Often, students forget that their academic demands and personal obligations only escalate as the semester goes on, especially during finals week where one might have three exams on the same day. This is a factor a student cannot control, but the student does have control over how to allocate study time well in advance for those three exams by maximizing efficiency and minimizing stress by doing some of the studying ahead of time to keep their plate less full thereby allowing room for time management flexibility. This is where we will see the distinct benefit of studying materials every day to make sure ourselves are caught up in every class, cognitively speaking. For example, if you have been studying as you go for English 101 and History 107, then you will only need to review an hour or two for each class by the end of the semester. As a result, you will feel prepared for the final exam. Because you are set in those two classes, this naturally will leave you some time to devote to Philosophy 101, a harder class, where you could use 2-3 hours thoroughly reviewing some high-caliber concepts despite you did study every day already. The beauty of making sure you remember big concepts as you learn them from day one is, it will allow you to not feel stressed if you need to add another item to your plate because life never stops. Bottom line: committing big concepts to memory consistently and daily will leave you with more time to put out other fires or attend to your other academic needs that happen along the way unexpectedly without sacrificing your mental health and academic effectiveness.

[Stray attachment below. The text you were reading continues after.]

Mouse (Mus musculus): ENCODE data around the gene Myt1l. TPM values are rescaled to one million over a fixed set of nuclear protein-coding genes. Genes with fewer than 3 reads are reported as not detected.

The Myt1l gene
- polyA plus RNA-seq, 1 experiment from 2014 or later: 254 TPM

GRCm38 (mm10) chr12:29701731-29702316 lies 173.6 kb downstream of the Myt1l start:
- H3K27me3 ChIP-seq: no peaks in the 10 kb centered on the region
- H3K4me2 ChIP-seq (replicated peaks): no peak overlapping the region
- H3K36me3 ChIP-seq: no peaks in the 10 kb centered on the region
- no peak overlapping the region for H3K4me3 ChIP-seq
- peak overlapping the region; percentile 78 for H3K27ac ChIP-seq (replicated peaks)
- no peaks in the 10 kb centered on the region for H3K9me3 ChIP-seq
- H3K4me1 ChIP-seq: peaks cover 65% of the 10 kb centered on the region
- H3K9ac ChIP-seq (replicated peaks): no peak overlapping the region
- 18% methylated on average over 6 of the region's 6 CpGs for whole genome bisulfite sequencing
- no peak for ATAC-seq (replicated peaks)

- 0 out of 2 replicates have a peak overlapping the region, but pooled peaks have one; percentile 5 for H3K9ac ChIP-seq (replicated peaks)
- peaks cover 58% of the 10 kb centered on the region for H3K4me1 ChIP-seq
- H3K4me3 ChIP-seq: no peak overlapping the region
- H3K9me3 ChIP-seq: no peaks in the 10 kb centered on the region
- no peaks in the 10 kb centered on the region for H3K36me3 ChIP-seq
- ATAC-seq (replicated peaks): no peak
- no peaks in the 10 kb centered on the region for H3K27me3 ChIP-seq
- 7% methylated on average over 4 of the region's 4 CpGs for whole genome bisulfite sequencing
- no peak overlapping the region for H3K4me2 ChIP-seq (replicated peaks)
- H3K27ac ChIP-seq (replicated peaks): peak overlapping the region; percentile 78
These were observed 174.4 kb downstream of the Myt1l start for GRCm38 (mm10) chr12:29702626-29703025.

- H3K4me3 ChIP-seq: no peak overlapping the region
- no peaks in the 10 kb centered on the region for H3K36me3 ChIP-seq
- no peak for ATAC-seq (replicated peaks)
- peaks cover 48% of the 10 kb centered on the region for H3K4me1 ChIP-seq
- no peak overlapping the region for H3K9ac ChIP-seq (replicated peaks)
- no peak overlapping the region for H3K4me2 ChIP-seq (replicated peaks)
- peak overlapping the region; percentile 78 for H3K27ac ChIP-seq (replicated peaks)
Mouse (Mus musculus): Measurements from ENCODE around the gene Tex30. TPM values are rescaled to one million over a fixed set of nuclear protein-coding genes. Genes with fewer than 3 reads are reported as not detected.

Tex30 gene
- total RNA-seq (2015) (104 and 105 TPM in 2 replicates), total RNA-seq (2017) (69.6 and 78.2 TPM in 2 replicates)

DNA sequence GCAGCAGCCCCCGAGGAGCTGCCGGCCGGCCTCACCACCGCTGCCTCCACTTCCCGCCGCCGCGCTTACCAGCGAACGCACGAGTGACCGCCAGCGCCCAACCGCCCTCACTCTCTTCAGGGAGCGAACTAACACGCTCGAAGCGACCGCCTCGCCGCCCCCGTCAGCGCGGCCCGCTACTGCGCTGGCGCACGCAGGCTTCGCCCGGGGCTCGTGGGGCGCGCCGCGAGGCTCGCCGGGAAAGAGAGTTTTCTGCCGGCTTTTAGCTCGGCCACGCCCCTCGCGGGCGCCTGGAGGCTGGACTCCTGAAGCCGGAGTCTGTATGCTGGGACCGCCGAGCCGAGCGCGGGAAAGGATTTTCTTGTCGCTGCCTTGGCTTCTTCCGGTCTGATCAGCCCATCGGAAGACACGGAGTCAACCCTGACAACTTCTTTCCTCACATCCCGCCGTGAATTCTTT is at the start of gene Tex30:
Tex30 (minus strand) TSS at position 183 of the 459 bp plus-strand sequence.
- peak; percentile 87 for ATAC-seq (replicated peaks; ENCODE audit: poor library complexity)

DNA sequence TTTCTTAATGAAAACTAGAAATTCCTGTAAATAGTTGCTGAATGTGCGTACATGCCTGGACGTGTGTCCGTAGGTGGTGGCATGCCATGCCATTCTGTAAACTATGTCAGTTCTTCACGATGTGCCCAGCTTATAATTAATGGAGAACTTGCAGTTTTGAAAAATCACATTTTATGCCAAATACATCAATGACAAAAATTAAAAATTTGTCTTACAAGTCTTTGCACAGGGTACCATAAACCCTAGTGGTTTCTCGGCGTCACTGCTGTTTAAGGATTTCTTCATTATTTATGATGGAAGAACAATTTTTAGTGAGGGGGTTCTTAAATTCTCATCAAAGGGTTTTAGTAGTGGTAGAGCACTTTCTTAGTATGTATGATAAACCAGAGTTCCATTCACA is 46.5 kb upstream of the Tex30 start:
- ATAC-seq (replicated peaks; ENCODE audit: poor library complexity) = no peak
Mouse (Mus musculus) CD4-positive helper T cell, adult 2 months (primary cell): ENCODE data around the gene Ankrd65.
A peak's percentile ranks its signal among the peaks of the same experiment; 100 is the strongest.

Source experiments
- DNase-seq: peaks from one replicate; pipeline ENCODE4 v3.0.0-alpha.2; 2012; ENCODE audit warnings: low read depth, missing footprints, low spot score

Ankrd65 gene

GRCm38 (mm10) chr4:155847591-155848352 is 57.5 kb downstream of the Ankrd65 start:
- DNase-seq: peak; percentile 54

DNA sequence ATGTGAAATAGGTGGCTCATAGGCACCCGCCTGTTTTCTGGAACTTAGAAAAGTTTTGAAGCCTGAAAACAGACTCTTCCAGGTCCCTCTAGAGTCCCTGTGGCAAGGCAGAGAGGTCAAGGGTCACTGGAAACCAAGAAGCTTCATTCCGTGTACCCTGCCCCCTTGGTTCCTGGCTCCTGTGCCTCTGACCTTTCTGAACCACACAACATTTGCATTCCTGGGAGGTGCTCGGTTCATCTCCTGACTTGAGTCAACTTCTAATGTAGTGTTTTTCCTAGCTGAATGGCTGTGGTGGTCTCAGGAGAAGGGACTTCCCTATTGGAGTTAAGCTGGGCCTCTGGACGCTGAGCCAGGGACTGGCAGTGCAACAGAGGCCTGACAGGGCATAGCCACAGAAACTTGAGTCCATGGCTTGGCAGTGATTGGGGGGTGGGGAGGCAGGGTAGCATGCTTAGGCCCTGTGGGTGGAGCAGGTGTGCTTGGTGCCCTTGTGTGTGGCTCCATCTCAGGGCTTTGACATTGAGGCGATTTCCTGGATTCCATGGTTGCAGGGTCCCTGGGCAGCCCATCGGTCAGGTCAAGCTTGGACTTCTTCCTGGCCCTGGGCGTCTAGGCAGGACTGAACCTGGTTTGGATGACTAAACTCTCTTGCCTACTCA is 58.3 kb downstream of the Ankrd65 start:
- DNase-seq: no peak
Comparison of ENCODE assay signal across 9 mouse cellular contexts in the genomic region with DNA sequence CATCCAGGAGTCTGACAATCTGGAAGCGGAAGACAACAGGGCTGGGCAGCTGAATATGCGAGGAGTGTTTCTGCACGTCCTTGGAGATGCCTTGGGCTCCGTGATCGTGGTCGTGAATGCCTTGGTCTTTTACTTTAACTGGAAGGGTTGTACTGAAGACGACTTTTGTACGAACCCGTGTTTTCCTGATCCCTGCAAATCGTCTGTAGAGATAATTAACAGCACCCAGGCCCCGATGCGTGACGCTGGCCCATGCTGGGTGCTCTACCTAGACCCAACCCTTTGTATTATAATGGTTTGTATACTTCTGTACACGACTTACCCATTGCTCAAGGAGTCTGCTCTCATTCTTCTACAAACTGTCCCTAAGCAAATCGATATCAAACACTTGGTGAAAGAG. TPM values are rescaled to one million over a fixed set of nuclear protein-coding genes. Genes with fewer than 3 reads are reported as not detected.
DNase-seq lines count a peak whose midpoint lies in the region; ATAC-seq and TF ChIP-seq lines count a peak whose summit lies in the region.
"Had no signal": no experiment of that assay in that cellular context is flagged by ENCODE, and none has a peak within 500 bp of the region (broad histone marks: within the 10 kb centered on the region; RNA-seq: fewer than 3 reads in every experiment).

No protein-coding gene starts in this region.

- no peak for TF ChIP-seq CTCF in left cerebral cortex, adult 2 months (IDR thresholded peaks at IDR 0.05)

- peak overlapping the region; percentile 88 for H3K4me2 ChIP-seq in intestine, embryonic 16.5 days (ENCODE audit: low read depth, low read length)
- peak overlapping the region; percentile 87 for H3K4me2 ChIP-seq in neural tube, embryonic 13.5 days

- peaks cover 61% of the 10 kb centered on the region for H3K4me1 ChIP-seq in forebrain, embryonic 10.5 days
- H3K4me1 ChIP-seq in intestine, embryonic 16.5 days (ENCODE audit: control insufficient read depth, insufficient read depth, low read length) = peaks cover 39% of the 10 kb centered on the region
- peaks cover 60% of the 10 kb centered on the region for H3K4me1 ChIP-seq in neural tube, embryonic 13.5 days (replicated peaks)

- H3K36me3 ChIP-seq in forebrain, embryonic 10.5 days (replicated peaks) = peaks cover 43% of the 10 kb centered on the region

Benefit #3: Fortify your long-term memory as you go